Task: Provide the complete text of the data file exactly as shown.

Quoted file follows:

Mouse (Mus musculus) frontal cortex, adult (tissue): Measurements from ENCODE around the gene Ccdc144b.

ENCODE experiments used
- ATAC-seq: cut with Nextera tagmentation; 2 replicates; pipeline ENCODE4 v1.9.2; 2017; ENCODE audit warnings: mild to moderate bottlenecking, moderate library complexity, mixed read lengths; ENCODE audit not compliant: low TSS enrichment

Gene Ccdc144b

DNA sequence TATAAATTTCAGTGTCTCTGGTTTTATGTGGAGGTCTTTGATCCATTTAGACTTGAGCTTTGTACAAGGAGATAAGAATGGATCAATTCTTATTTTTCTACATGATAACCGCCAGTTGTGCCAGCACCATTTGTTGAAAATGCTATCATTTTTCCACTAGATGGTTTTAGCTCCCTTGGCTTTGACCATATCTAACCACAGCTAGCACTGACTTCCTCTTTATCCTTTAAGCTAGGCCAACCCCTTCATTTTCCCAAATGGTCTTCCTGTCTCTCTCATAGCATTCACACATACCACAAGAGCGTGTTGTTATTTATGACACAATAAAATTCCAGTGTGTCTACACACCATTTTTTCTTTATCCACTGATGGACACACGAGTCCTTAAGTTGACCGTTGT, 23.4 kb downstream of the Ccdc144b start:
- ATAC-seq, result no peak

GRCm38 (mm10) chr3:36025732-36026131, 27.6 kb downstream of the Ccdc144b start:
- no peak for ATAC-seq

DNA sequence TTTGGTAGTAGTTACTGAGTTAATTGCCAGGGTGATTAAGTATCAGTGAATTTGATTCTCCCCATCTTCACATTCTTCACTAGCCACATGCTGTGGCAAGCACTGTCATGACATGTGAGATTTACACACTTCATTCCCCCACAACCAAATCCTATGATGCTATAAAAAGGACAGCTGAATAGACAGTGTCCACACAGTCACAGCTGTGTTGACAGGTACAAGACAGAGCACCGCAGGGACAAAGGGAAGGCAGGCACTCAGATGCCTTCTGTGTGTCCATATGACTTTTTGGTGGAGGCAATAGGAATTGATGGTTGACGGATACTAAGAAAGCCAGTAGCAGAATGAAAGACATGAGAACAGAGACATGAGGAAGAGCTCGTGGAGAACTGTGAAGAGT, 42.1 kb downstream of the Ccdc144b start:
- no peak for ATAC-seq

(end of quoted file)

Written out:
Mouse (Mus musculus) frontal cortex, adult (tissue): Measurements from ENCODE around the gene Ccdc144b.

ENCODE experiments used
- ATAC-seq: cut with Nextera tagmentation; 2 replicates; pipeline ENCODE4 v1.9.2; 2017; ENCODE audit warnings: mild to moderate bottlenecking, moderate library complexity, mixed read lengths; ENCODE audit not compliant: low TSS enrichment

Gene Ccdc144b

DNA sequence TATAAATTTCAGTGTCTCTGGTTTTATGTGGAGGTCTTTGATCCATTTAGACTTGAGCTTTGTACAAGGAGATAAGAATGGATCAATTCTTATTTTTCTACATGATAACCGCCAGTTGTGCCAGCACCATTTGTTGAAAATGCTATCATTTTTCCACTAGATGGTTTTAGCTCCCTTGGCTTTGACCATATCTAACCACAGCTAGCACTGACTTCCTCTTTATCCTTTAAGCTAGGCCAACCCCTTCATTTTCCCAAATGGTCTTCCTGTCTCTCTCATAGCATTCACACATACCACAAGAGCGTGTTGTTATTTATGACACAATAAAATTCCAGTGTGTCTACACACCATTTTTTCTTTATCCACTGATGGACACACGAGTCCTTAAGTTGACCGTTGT, 23.4 kb downstream of the Ccdc144b start:
- ATAC-seq, result no peak

GRCm38 (mm10) chr3:36025732-36026131, 27.6 kb downstream of the Ccdc144b start:
- no peak for ATAC-seq

DNA sequence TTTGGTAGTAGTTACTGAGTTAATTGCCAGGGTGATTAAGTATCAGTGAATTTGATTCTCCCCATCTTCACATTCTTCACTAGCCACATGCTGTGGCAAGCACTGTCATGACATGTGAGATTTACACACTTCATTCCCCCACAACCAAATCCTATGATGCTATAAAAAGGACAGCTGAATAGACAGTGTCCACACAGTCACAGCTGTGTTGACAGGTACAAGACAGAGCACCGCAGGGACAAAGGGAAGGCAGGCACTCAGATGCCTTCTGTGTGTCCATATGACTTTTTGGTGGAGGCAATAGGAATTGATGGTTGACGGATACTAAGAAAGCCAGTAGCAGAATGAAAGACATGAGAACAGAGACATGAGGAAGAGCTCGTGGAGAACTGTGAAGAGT, 42.1 kb downstream of the Ccdc144b start:
- no peak for ATAC-seq